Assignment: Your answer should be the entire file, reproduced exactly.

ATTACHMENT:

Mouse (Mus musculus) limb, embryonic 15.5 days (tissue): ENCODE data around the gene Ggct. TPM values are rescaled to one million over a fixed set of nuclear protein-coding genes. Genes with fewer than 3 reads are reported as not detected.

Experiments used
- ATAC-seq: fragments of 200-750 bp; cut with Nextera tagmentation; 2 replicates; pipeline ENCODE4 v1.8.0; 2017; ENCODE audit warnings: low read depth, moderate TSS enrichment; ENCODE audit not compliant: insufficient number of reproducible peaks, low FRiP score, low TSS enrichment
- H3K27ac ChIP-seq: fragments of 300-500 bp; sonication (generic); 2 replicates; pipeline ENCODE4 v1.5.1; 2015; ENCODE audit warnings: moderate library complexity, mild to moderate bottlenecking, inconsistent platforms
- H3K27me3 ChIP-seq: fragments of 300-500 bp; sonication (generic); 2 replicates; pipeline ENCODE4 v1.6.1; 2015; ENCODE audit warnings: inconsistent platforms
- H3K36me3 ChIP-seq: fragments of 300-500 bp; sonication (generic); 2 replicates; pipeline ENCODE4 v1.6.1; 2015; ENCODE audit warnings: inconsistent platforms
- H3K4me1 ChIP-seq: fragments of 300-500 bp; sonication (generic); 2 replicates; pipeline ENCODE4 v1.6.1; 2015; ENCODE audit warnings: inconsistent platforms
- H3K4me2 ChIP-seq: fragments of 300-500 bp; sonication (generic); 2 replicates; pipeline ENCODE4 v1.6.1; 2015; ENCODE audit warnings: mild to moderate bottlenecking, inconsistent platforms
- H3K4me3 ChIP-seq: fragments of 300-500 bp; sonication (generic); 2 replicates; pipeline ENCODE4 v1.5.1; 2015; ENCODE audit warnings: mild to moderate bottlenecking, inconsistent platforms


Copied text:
Mouse (Mus musculus) limb, embryonic 15.5 days (tissue): ENCODE data around the gene Ggct. TPM values are rescaled to one million over a fixed set of nuclear protein-coding genes. Genes with fewer than 3 reads are reported as not detected.

Experiments used
- ATAC-seq: fragments of 200-750 bp; cut with Nextera tagmentation; 2 replicates; pipeline ENCODE4 v1.8.0; 2017; ENCODE audit warnings: low read depth, moderate TSS enrichment; ENCODE audit not compliant: insufficient number of reproducible peaks, low FRiP score, low TSS enrichment
- H3K27ac ChIP-seq: fragments of 300-500 bp; sonication (generic); 2 replicates; pipeline ENCODE4 v1.5.1; 2015; ENCODE audit warnings: moderate library complexity, mild to moderate bottlenecking, inconsistent platforms
- H3K27me3 ChIP-seq: fragments of 300-500 bp; sonication (generic); 2 replicates; pipeline ENCODE4 v1.6.1; 2015; ENCODE audit warnings: inconsistent platforms
- H3K36me3 ChIP-seq: fragments of 300-500 bp; sonication (generic); 2 replicates; pipeline ENCODE4 v1.6.1; 2015; ENCODE audit warnings: inconsistent platforms
- H3K4me1 ChIP-seq: fragments of 300-500 bp; sonication (generic); 2 replicates; pipeline ENCODE4 v1.6.1; 2015; ENCODE audit warnings: inconsistent platforms
- H3K4me2 ChIP-seq: fragments of 300-500 bp; sonication (generic); 2 replicates; pipeline ENCODE4 v1.6.1; 2015; ENCODE audit warnings: mild to moderate bottlenecking, inconsistent platforms
- H3K4me3 ChIP-seq: fragments of 300-500 bp; sonication (generic); 2 replicates; pipeline ENCODE4 v1.5.1; 2015; ENCODE audit warnings: mild to moderate bottlenecking, inconsistent platforms